Musician protecting his hearing from hearing loss.

Do you turn up the volume when your favorite tune comes on the radio? Lots of people do that. There’s something intuitive about pumping up the jam. And it’s something you can truly take pleasure in. But, here’s the situation: there can also be considerable harm done.

The connection between hearing loss and music is closer than we once concluded. That has a lot to do with volume (this is in regards to how many times per day you listen and how excessive the volume is). And many musicians are rethinking how they approach coping with the volume of their music.

Hearing Loss And Musicians

It’s a pretty famous irony that, later in life, classical composer Ludwig van Beethoven was hard of hearing. He couldn’t hear any of the pieces he created (except in his head). There’s even one story about how the composer was conducting one of his symphonies and needed to be turned around at the end of the performance because he was unable to hear the thundering applause of the crowd.

Beethoven may be the first and most famous example of the deaf musician, but he certainly isn’t the last. Indeed, a far more recent generation of rock musicians, all famous for turning their speakers (and performances) up to 11–are now going public with their personal hearing loss experiences.

From Neil Diamond to Eric Clapton to will.i.am, the stories all sound remarkably similar. Musicians spend a large amount of time coping with crowd noise and loud speakers. Significant damage including hearing loss and tinnitus will eventually be the result.

Not a Musician? Still a Problem

As a non-rock star (at least in terms of the profession, we all know you’re a rock star in terms of personality), you could have a hard time relating this to your own concerns. You’re not playing for large crowds. And you don’t have massive amplifiers behind you daily.

But your favorite playlist and a pair of earbuds are things you do have. And that can be a real problem. It’s become effortless for each one of us to experience music like rock stars do, at way too high a volume.

The ease with which you can expose yourself to harmful and continuous sounds make this one time cliche grievance into a considerable cause for concern.

So How Can You Protect Your Hearing When Listening to Music?

So, the first step is that we admit there’s a problem (that’s usually the first step, but it’s especially true in this case). People are putting their hearing in jeopardy and need to be made aware of it (especially more impressionable, younger people). But you also should take some other steps too:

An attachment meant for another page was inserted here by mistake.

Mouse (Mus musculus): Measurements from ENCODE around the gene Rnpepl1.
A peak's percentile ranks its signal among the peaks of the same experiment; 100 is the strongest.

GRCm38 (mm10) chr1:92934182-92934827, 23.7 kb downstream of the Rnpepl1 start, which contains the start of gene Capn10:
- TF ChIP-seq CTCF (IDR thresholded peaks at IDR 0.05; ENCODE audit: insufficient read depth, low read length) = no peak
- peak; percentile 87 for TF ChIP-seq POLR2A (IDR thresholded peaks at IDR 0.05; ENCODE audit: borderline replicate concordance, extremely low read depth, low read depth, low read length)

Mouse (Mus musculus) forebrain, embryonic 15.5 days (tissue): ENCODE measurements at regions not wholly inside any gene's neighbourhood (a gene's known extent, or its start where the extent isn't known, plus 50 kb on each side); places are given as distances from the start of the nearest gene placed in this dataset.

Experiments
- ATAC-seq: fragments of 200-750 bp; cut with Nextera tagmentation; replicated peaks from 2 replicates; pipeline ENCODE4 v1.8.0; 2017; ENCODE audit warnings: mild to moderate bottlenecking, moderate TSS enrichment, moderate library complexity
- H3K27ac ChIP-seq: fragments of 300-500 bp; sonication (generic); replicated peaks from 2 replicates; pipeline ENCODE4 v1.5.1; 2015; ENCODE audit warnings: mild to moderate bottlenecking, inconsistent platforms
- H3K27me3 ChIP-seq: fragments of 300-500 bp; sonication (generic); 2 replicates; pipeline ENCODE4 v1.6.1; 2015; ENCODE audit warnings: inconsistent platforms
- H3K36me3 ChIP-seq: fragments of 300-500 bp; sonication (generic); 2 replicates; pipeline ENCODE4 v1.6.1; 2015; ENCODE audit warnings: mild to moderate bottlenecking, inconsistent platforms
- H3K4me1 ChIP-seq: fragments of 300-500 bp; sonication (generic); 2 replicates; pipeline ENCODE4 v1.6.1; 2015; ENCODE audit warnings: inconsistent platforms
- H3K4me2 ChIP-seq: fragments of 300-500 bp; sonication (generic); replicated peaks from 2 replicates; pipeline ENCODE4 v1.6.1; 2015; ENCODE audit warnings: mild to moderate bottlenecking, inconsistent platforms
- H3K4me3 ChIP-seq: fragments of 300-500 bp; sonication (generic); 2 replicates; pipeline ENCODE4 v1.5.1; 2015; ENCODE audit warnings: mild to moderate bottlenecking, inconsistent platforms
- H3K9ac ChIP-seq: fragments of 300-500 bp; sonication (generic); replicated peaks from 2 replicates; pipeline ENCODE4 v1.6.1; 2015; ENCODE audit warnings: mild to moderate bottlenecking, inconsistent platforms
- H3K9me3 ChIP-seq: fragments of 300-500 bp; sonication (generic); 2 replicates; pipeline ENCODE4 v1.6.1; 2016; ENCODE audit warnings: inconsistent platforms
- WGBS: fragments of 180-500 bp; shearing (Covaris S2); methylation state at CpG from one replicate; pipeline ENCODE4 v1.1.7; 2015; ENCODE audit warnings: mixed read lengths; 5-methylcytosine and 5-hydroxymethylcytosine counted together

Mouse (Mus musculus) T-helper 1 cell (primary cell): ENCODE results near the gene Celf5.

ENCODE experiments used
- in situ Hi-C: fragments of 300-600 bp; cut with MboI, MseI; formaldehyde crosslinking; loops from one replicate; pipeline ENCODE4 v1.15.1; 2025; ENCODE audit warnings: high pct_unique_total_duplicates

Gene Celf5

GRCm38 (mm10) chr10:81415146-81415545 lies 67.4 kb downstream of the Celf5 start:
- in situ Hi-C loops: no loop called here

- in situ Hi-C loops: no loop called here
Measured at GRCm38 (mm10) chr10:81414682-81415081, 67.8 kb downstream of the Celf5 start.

• Wear ear protection: Wear earplugs when you go to a concert or any other live music show. They won’t really lessen your experience. But your ears will be protected from additional harm. (Incidentally, wearing earplugs is what the majority of your favorite musicians are currently doing to protect their hearing, so even the cool kids are doing it).
  • Download a volume-checking app: You are probably unaware of the actual volume of a live concert. It can be helpful to get one of several free apps that will provide you with a volume measurement of the space you’re in. In this way, when dangerous levels are reached you will know it.
  • Control your volume: Some modern smartphones will alert you when you’re exceeding safe limits on volume. If you care about your long-term hearing, you should listen to these warnings.

Limit Exposure

It’s pretty straight forward math: you will have more extreme hearing loss in the future the more often you put your hearing at risk. Eric Clapton, for example, has completely lost his hearing. He likely wishes he started wearing earplugs a lot sooner.

Limiting exposure, then, is the best way to reduce damage. For musicians (and for people who happen to work around live music), that can be challenging. Ear protection may supply part of an answer there.

But we all would be a lot better off if we just turned down the volume to reasonable levels.

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